The John Howard Society of Toronto is a non-profit organization committed to providing and developing programs that reduce the social, economic and personal cost of crime. The Society is dedicated to helping all people who have been in conflict with the law and adults at imminent risk of coming into conflict with the law through service, education and community programs.
The roots of the John Howard Society can be traced back to 18th Century England to a man named John Howard. He began investigating prison conditions - lack of medical care, sanitation, death from disease and starvation, dirt floors, beatings etc. He wrote a paper that was presented to the British House of Parliament entitled "On the State of Prisons in England". He began the reform movement. He continued to devote the rest of his life to prison reform. He died in 1790.
There are currently 59 John Howard Societies across Canada. There are over 700 employees and last year our annual budget was over $24,000,000. In Canada last year, over 90,000 clients were served by John Howard Society programs.
From the late 1800's there were groups in Toronto who offered different types of services to offenders. Various Church groups, the Prisoners Aid Society and the Citizens Service Association were some of them. This last group adapted the name, the John Howard Society during the 1940's. Services provided during that time included Voluntary Services to discharged prisoners, food, shelter, clothing and jobs. These services expanded to include, counselling, help with family adjustment and release planning.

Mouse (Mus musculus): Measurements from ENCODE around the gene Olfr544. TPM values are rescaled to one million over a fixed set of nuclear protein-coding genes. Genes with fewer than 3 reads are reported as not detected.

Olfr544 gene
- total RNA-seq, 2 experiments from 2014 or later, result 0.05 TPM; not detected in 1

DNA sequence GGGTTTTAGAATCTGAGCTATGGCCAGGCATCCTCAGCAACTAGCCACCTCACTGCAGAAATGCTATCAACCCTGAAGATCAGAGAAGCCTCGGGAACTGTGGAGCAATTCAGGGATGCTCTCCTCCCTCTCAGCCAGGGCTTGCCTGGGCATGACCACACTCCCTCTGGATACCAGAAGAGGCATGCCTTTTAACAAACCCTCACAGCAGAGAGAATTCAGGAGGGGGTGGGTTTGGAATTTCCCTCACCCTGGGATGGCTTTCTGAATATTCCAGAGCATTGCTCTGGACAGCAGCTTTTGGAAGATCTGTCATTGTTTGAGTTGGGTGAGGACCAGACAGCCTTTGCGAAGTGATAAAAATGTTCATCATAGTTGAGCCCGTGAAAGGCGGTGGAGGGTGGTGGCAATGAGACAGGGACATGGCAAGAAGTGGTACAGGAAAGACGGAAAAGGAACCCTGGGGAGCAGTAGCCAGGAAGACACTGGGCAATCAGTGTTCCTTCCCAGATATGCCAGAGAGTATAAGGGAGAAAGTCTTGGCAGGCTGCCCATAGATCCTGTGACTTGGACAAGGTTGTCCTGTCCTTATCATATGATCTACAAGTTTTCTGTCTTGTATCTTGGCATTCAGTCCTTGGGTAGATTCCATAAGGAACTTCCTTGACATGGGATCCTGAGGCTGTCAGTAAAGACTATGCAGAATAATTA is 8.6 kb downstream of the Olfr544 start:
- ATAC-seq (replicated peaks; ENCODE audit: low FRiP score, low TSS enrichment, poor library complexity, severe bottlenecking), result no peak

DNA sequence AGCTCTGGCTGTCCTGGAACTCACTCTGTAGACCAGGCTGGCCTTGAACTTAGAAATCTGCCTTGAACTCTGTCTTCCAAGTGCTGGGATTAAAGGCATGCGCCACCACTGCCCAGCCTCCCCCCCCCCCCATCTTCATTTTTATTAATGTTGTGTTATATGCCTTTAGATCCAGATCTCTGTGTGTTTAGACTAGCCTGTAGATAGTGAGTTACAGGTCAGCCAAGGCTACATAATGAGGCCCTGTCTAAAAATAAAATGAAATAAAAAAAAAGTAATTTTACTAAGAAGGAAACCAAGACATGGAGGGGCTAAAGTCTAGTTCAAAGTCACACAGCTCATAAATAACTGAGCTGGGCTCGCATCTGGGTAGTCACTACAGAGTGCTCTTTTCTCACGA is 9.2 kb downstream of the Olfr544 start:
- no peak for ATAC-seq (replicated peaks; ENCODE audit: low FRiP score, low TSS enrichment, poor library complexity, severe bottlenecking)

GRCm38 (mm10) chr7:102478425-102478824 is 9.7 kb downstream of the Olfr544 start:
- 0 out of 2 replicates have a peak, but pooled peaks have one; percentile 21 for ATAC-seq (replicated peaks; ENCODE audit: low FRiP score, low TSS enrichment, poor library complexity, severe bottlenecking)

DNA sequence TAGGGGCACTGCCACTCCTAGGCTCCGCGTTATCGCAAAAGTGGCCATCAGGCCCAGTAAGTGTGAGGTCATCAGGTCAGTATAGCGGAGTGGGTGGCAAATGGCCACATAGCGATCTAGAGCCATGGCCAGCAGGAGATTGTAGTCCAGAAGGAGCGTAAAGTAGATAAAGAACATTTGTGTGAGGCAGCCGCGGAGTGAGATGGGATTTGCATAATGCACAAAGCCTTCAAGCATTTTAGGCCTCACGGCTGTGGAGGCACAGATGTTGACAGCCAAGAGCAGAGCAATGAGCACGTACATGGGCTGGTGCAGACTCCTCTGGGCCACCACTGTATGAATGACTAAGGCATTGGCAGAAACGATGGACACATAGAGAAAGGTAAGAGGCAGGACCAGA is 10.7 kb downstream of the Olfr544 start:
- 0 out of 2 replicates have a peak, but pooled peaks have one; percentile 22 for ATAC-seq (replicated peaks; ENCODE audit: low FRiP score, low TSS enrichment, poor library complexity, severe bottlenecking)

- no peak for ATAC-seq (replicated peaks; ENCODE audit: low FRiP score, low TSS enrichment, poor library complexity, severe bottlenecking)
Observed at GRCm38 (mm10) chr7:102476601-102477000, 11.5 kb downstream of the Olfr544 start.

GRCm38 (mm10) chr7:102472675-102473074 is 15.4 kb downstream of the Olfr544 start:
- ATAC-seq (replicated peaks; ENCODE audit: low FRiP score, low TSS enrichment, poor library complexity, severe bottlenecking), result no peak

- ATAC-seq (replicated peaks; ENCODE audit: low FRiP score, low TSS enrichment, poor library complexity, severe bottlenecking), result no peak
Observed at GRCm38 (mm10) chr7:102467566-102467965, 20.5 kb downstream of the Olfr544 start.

There are currently 19 John Howard Societies including three chapters run by inmates of Millhaven, Joyceville and Warkworth Federal Correctional Institutions. Each John Howard Society offers a variety of different types of programming dependent on the make up of their own community.